By Corinne Holroyd
Hampton Union, May 6, 2014
[The following article is courtesy of the Hampton Union and Seacoast Online.]
Comic book artist and writer Rich Woodall visited the Lane Memorial
Library as part of Free Comic Book Day. [Corinne Holroyd photo]
HAMPTON — Pizza man, lollipop superheroes and a woman feeding chickens: These characters were all created at a Free Comic Book Day event at Lane Memorial Library in Hampton with local comic book artist and writer Rich Woodall.
Woodall came to the library to give a presentation about his work in the comic book world, the history of comics and how to make a comic. Afterwards, the attendees — ages 8 to 18 — were able to make their own.
"Any time I get to talk to kids about comics I jump at it," Woodall said. "... There's not a lot of kids who read comics."
"Or read in general," added Teen Services Librarian Stacy Mazur, who put the event together.
Woodall is the creator of "Johnny Raygun," a member of an intergalactic law enforcement agency in a comic published locally by JetPack Press in Rochester.
The kids and teens got to put their own comics together, including sketching panels, drawing with pencils, inking in their drawings and stapling the pages together, giving them a front and back cover with six pages inside for their comic.
"When you're doing a comic book, there are no rules," Woodall said. "... If you have a pencil and a napkin, you can make a comic strip."
Thirteen children and teens attended, along with three adults, including parents and library staff.
"It's always good to have programs in the community for teens," Mazur said. "It's really good to have kids in the library."
Winnacunnet High School junior Chris Proctor has made his own comics before, but continued to draw a new one during the event.
"I really like comics," he said. "I started reading them when I was five."
Winnacunnet sophomore Effie Doyle described herself as an artist, but said that, while she usually does not draw cartoons, the event "sounded interesting."
"I didn't know this was going on today, he (Proctor) invited me," she said.
The library has had Free Comic Book Day events before, but this is the first one Mazur has run as the teen services librarian since she took on the role in January.
At the event, attendees received free comics, food and a demonstration from Woodall on how to make a comic.
Mazur also said that this is the first Free Comic Book Day with a presenter. Woodall was recommended to Mazur by the other librarians in Hampton and he accepted the invitation right away.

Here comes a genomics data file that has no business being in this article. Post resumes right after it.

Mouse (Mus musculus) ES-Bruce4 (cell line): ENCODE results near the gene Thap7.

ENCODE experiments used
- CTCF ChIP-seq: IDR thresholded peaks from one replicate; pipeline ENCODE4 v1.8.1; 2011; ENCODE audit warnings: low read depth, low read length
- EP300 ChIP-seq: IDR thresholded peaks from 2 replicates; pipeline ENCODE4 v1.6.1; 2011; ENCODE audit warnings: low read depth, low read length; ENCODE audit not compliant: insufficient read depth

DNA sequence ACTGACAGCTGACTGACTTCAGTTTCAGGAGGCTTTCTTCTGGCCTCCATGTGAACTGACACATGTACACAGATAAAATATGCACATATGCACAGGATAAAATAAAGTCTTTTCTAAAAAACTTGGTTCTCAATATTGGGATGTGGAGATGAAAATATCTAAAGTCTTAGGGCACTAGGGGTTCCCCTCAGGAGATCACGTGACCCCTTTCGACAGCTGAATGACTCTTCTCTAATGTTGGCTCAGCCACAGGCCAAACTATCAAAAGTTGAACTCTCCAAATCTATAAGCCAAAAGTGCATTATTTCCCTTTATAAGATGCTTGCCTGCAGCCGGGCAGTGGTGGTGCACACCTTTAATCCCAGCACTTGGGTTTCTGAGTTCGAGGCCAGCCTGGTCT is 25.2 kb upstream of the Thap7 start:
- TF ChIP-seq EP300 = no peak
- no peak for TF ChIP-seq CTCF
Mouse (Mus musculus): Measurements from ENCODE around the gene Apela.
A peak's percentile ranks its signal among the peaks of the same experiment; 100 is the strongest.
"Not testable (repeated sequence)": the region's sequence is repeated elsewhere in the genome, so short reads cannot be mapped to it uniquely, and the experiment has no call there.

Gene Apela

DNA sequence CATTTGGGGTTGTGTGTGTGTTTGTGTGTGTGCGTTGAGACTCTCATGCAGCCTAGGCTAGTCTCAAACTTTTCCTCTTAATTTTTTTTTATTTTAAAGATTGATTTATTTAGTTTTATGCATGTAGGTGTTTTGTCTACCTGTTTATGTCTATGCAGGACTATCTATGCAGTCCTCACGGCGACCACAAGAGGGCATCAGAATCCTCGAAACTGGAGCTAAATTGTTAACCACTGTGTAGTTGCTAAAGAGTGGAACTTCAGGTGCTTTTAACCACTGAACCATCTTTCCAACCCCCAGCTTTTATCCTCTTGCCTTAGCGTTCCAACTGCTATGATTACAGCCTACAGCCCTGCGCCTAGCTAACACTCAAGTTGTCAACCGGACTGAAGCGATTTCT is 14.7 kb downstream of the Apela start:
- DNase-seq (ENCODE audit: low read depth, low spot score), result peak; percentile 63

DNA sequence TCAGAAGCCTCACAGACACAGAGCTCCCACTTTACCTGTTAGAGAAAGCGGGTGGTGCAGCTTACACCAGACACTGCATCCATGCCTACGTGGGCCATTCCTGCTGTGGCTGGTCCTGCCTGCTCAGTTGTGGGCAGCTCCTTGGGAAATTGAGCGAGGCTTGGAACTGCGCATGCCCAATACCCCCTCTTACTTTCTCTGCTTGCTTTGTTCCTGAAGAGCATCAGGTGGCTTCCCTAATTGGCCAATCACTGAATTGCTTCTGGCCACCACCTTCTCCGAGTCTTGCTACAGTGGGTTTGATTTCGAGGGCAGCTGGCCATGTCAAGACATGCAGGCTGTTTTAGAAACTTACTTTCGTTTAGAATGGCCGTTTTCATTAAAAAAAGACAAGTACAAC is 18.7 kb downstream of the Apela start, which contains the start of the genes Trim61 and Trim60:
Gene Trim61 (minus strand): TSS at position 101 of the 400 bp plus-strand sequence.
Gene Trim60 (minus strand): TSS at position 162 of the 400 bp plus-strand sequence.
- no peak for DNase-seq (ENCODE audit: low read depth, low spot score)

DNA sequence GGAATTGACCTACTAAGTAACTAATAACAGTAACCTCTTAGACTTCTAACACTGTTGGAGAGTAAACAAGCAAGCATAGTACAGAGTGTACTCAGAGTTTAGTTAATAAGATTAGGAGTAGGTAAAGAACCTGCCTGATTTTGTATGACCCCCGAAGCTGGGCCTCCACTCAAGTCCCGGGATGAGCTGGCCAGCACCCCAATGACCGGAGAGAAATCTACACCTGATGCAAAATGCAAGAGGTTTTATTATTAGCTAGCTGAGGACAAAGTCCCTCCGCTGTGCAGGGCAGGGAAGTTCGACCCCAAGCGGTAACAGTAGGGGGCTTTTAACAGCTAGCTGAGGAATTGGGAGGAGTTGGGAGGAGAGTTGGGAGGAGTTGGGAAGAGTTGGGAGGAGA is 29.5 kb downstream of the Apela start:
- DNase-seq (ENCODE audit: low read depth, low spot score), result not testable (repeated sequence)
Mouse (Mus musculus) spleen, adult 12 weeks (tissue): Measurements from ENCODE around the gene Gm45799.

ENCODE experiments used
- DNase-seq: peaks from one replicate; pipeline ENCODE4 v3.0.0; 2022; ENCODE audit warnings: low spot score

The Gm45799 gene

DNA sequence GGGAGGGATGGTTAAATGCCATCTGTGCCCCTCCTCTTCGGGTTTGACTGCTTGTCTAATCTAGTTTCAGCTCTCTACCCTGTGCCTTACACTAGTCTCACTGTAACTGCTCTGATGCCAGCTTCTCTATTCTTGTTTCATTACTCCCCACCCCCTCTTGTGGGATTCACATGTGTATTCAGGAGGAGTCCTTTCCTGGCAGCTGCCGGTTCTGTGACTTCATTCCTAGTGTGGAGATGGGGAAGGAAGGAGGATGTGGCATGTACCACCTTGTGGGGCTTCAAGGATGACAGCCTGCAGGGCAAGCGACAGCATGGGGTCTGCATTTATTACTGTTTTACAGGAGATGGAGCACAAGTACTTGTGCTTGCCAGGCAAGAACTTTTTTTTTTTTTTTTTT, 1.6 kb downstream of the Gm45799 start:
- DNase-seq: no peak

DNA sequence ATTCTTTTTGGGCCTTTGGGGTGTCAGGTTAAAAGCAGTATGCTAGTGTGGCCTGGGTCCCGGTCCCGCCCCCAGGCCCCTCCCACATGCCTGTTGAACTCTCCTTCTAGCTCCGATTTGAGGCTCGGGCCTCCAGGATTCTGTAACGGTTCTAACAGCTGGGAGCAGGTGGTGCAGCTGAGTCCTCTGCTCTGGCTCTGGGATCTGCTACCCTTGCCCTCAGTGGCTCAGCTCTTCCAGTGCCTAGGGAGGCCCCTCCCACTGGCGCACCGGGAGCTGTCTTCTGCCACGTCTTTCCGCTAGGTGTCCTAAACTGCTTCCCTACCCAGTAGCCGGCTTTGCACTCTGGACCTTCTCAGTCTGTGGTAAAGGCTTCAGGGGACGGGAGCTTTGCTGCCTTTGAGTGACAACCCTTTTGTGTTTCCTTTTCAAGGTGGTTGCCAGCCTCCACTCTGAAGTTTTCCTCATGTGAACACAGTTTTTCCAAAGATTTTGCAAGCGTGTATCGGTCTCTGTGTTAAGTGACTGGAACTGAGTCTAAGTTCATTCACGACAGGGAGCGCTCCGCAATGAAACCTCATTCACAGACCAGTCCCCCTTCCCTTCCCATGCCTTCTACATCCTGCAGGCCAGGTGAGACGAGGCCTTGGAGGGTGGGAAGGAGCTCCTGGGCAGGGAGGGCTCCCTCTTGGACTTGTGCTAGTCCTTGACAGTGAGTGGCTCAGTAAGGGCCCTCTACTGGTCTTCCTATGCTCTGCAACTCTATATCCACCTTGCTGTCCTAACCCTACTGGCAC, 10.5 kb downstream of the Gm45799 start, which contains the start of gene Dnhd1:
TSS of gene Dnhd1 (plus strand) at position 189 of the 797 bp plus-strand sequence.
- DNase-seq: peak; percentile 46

Woodall said that he was going to come early to find some comics and books about drawing comics, but Mazur had already gathered the ones he would have picked and even mounted some comic book covers on the wall.
"She was pretty much on top of it," Woodall said. "Pretty awesome."
During the event, Woodall spoke about his history with comic books, the general history of comics and how to put a comic together.
Woodall's parents gave him multiple comic books when he was a kid. When he turned eight years old, his father got a job that moved the family around the country every year until Woodall turned 17. During that time he would buy comics at convenience stores and make friends who helped him learn how to make comics better.
Eventually they moved to Nashua, where Woodall took a job at a comic book store and would draw during his free time. A representative from Fruit of the Loom came in, saw his drawings and offered him a job in their sports and licensing division making T-shirts for such companies as Looney Toons, Major League Baseball and the National Basketball Association.
He then joined a small comic company, expecting to be able to draw but instead driving the editor around to different conventions, but at no cost to Woodall. He got to rub elbows with people from the business.
He sent his Johnny Raygun idea to such companies as Marvel and DC Comics and was turned down, but with some suggestions and reassurance.
"It was all very encouraging," Woodall said.
He then married and continued to draw T-shirts, but was not happy despite the money he was making, so he started working for Pixel Media in Portsmouth.
Woodall has done small works with Marvel, DC Comics and Dark Horse Comics, but mostly works locally.
"No one really knows who I am unless you're local," he said.
Woodall now works at MadPow, a graphic design company where he is a senior visual designer, which has left little time for comics.
"I have to be super choosey which ones I work," he said.
His Mad Pow bosses, however, were happy to let him come to the Lane Memorial Library event, which took place from 3:30 to 5:30 p.m. on Friday, May 2.
Mazur said she eventually wants to get some of the teens in the room to volunteer in a peer advising group she want to put together. The group would let them pick the programs and try to get more teens in the library.
"I've been pushing for more programs," she said.